The government plans to reduce the spending for livelihood assistance known as seikatsu hogo (literally livelihood protection) in the fiscal 2013 budget and has started a review of the system. Because cases involving the illegal or questionable receipt of welfare benefits have cropped up and benefits are higher than the levels of legal minimum wages in some areas, the political bashing of livelihood assistance has become popular and pressure to slash benefits is likely to increase.
The Liberal Democratic Party calls for reducing benefits by 10 percent and providing certain services instead of cash. But political leaders and bureaucrats must remember that livelihood assistance is the last layer in the nation’s social safety net, which was devised based on Article 25 of the Constitution, which guarantees “the right to maintain the minimum standards of wholesome and cultured living” and requires the government to promote social welfare, social security and public health.
The LDP’s manifesto for the next Lower House election stresses the importance of “self-help and self-reliance.” But this stance conveniently overlooks the fact that the current harsh economic climate — for which past LDP governments are largely responsible — is forcing many people to seek welfare assistance. The LDP’s policy could lead to widespread disdain for people who have no choice but to rely on welfare.
In June 2012, 2,115,477 people from 1,542,784 households were on welfare — both new records. The livelihood assistance spending is expected to reach ¥3.7 trillion in fiscal 2012. But that represents just 10 percent of total social welfare spending. In fiscal 2010, 25,355 people illegally received benefits worth ¥12.874 billion. But the percentage of illegal benefits in the total livelihood assistance payments was rather constant at 0.34 to 0.39 percent in the five years from 2006.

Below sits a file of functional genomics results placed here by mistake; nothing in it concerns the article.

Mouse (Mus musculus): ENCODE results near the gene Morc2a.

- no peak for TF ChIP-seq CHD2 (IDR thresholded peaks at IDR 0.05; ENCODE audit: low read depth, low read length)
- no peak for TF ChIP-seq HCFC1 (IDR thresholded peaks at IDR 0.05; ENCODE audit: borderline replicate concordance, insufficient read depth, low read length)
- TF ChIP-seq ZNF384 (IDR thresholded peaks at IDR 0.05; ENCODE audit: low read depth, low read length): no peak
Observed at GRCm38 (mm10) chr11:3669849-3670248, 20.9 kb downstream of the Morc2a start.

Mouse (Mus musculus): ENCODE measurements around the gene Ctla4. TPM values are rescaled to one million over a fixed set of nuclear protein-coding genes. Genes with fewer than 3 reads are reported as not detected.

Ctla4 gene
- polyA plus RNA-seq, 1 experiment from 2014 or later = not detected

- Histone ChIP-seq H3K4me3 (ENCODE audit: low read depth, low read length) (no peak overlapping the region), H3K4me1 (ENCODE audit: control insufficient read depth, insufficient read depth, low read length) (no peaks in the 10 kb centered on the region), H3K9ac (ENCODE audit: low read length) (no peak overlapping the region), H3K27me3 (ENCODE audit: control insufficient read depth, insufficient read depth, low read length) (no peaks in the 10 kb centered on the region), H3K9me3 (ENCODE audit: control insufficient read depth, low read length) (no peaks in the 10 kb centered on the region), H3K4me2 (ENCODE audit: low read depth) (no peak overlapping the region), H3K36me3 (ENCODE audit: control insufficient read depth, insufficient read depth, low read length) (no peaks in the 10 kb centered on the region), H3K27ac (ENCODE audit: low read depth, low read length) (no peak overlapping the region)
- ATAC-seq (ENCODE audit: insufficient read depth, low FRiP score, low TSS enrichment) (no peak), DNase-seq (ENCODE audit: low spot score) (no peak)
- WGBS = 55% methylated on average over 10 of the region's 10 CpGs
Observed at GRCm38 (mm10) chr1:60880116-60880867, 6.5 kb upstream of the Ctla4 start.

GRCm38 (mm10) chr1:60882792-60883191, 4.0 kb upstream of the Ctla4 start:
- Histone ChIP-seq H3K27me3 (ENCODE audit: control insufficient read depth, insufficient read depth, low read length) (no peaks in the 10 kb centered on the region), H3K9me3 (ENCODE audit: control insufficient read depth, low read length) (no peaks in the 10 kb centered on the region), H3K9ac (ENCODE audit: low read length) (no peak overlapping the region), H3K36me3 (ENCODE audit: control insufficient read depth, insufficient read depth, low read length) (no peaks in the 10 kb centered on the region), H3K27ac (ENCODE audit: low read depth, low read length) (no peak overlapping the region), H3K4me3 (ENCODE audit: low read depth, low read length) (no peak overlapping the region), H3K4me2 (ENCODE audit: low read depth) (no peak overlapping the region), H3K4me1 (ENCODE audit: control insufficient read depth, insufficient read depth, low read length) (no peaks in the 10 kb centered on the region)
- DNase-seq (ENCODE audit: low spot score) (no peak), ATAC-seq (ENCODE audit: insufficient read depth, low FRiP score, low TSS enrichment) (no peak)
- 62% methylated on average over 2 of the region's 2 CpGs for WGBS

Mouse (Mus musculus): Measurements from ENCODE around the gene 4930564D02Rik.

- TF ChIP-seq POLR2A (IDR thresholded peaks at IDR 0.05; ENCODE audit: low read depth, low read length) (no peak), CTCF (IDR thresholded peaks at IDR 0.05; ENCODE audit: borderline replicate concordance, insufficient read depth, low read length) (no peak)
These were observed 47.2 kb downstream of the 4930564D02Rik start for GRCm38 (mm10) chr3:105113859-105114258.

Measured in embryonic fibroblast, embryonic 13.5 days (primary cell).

As part of its review of livelihood assistance, the health and welfare ministry plans to require relatives of welfare recipients to prove that they cannot support them. But many needy people may refrain from applying for livelihood assistance because they do not want their relatives to know that they will be on welfare. The ministry also plans to require healthy livelihood assistance recipients to make a concrete plan to find work in a short period of time. But this could force people to accept jobs with harsh working conditions.
A July 2012 survey by the ministry shows that the annual average household income in 2010 was ¥5.38 million, down ¥1.26 million from the peak in 1994. Clearly the increase in the number of welfare recipients is being fueled by worsening economic conditions, which the government has the duty to improve. In trying to reduce welfare benefits before improving the economy, the government is putting the cart before the horse. It must be remembered that the percentage of Japanese living on welfare was around 1.5 percent in 2010, much smaller than 5.7 percent in France and 9.3 percent in Britain the same year.